A view of the fascinating exterior characteristics of Byeongsan Seowon from the floor of the Mandaeru Pavilion (above). Traditional Korean utensils are displayed in a Hanok kitchen (below).

house, but the placement of trees and flowers and the location of the surrounding landscapes, be it mountains or rivers. Visitors to Hahoe Village can see wonderful examples of chagyeong at the Mandaeru Pavilion of the Byeongsan Seowon. Located near Hwasan Mountain on the east side of Hahoe, the Byeongsan Seowon is a memorial for the scholarly achievements of Ryu Seongryong. Sitting on the second floor of the broad Mandaeru Pavilion, you can see the Nakdonggang River flow by a picturesque mountain. Along the river spreads a white sand beach that glimmers in the sunlight. Wild geese pass their time on the beach. If you come at dusk, the orange-colored twilight covers the river like something from a gorgeous landscape painting. Ryu Se-ho, the owner of Hwagyeongdang, decided to open up his Hanok to visitors four years ago. He


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some of the old facilities of Hanok have been upgraded. For instance, many Hanok owners have installed flushing toilets, standing basins and shower stalls. To help facilitate these improvements, the Cultural Heritage Administration is preparing a manual for the renovation and repair of Hanok. Since many old homes are registered as cultural heritage, the government wants to ensure that the historical attributes of Hanok are preserved, as homeowners make the houses more comfortable for visitors. The movement to preserve Hanok comes after a century of disregard for the traditional homes. Following the says that he wanted to share the great science and spectacular beauty of Hanok with people from around the world. Hanok can only be preserved when people live there, he says. You have to light up the fireplace in the kitchen and heat up the house made up of trees, clay and stone to breathe life into it. If I wanted to bring in guests, I thought I might as well do it right and present the true beauty of Hanok and great taste that you can enjoy there. Thanks to Ryus efforts, those who stay at Hwagyeongdang get to enjoy delicacies of a traditional Korean house. They can stay warm on the ondol floor and sleep in the same type of beds and eat out of the same brass utensils used by noblemen of the past. haNok revival Hanok tourism has been formally registered by the Ministry of Culture, Sports and Tourism as a business and is growing in popularity nationwide. The Association for Proprietors of Korean Culture Houses has played a leading role in the industry. Its members include 380 proprietors of ancient houses across the nation. It has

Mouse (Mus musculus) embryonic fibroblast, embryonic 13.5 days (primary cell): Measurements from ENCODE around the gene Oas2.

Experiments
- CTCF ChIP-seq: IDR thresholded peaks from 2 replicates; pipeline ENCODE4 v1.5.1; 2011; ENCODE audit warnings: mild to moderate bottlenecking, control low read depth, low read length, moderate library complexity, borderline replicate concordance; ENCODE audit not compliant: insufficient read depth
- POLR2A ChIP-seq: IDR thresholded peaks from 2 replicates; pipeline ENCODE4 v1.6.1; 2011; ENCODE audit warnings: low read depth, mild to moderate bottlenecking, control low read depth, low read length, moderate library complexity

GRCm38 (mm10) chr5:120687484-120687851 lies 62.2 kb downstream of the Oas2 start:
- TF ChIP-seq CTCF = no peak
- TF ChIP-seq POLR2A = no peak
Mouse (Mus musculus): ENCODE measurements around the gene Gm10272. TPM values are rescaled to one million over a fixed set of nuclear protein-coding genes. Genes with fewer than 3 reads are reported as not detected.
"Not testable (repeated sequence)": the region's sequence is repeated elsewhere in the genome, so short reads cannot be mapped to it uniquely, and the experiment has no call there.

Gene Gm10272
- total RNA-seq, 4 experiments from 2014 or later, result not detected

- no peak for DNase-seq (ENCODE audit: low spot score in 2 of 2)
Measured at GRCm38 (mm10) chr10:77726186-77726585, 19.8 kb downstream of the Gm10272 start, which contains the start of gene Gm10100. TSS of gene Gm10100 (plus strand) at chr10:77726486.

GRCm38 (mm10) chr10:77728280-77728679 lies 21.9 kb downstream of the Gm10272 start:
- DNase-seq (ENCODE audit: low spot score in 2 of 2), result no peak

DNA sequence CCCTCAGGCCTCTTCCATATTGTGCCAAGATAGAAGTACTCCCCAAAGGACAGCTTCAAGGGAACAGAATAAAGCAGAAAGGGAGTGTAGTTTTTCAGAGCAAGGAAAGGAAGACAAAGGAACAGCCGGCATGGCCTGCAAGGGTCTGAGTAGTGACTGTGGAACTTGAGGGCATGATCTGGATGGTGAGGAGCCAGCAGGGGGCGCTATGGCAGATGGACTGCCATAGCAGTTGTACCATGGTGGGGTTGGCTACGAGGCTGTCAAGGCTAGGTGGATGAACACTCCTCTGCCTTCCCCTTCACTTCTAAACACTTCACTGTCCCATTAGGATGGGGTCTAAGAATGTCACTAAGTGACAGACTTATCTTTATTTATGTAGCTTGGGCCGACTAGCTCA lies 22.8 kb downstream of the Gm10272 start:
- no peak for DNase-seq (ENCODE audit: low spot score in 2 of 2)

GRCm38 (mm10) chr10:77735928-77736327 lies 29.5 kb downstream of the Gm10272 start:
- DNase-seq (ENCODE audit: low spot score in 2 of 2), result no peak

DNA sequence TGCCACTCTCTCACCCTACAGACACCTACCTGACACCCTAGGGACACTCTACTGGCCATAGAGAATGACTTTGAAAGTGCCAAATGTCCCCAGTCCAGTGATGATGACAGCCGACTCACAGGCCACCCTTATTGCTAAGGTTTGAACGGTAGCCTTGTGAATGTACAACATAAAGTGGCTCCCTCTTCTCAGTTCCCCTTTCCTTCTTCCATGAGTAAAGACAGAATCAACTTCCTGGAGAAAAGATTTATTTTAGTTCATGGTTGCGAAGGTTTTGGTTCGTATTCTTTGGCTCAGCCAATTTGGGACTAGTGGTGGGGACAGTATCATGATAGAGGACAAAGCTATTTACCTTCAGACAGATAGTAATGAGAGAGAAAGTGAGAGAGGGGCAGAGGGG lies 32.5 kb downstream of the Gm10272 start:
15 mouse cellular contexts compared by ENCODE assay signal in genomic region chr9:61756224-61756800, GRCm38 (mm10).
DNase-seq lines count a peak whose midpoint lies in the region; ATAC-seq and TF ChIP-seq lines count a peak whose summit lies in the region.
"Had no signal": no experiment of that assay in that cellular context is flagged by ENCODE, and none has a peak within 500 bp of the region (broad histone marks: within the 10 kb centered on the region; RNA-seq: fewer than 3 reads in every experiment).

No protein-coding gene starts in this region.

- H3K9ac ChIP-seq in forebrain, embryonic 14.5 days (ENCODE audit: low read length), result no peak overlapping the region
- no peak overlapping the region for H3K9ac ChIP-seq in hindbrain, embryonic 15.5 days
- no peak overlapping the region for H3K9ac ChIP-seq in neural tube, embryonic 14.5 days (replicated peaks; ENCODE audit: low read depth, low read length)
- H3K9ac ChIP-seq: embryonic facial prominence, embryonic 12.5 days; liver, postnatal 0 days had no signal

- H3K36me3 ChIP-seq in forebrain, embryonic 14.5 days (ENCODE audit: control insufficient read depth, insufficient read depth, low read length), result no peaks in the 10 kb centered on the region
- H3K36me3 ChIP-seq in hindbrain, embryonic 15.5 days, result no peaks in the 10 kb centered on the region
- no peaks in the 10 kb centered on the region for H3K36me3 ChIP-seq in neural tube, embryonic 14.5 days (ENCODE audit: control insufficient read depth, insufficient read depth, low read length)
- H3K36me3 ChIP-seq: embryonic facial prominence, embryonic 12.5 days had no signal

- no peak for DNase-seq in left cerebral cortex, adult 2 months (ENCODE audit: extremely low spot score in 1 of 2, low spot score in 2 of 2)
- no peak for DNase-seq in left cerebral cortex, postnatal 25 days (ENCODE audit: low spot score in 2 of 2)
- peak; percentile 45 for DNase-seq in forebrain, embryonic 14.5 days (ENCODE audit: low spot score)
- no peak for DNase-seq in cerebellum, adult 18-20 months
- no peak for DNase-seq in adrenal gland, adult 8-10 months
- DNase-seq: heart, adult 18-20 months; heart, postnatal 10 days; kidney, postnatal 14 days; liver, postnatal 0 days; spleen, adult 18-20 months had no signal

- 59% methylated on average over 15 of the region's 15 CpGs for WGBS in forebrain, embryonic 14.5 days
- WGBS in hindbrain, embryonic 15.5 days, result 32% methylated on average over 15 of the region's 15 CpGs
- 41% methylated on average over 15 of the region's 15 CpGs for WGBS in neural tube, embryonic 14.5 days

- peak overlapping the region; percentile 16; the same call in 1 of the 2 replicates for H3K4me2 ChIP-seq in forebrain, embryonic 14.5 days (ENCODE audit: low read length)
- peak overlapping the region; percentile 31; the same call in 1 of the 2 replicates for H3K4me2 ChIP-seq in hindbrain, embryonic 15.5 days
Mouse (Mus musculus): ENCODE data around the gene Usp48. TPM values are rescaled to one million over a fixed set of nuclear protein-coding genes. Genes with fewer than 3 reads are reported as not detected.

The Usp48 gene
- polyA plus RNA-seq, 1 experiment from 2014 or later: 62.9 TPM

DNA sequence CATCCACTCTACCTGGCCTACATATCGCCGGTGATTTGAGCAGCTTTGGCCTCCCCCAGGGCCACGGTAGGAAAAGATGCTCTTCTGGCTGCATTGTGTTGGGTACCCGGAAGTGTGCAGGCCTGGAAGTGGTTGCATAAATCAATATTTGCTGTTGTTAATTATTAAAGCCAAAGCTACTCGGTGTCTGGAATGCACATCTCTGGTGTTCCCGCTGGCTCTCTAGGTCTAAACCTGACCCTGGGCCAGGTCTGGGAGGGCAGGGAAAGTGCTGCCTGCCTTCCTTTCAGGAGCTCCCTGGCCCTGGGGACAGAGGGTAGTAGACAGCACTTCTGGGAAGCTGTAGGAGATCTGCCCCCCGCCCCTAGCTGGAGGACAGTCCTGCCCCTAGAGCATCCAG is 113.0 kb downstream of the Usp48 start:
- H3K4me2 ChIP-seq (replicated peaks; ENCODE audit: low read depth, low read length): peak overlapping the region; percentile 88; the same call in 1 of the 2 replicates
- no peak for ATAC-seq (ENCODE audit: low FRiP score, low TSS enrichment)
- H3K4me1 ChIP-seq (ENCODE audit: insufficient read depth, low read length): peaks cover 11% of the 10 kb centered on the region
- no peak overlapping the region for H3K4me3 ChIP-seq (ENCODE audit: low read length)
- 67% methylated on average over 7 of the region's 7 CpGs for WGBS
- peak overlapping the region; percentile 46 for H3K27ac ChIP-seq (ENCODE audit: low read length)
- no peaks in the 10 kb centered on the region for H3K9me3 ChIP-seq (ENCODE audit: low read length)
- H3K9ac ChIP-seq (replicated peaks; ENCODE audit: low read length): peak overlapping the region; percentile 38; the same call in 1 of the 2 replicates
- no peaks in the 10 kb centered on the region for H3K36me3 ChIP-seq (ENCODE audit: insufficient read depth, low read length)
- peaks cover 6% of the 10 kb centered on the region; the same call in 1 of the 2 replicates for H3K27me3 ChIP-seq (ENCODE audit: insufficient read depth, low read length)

Omokdae is where Yi Seong-gye threw a party to celebrate victory of a Hwangsandaecheop battle in the 14th century (above left). A craftsman makes Hanji (above right). Souvenirs can be purchased at Jeonju Hanok Village (below).

and Hanok Village in Damyang, Jeollanam-do Province. American Peter E. Bartholomew who has lived in a Hanok in Dongseomun-dong, Seoul, for nearly 40 years will attest to the joys of living slowly in a Hanok. I love that I can spend time with myself here on the daecheong, sipping tea and looking out at the garden, Bartholomew says. I am convinced that Hanok is the worlds greatest form of architecture, with its scientific design that also embraces human emotions.

and owner of Sungyojang in Gangneung, Gangwon-do Province. But we could only preserve the homes by having people see them. Bringing in guests is what I needed to do, too. Sungyojang is a 310-year-old house where 10 generations have lived, and its one of Koreas most famous Hanok. In 2000, Sungyojang was ranked the top Hanok in the country. The Gwandong region, or the eastern part of Korea, lies next to the dark blue East Sea and is known for it beautiful scenery. Scholars in the Joseon Dynasty with refined artistic tastes always made Sungyojang a stop during their travels through the Gwandong area. The reason there are many annexes to Hanok, such as haengrangchae, sarangchae and byeoldang, is to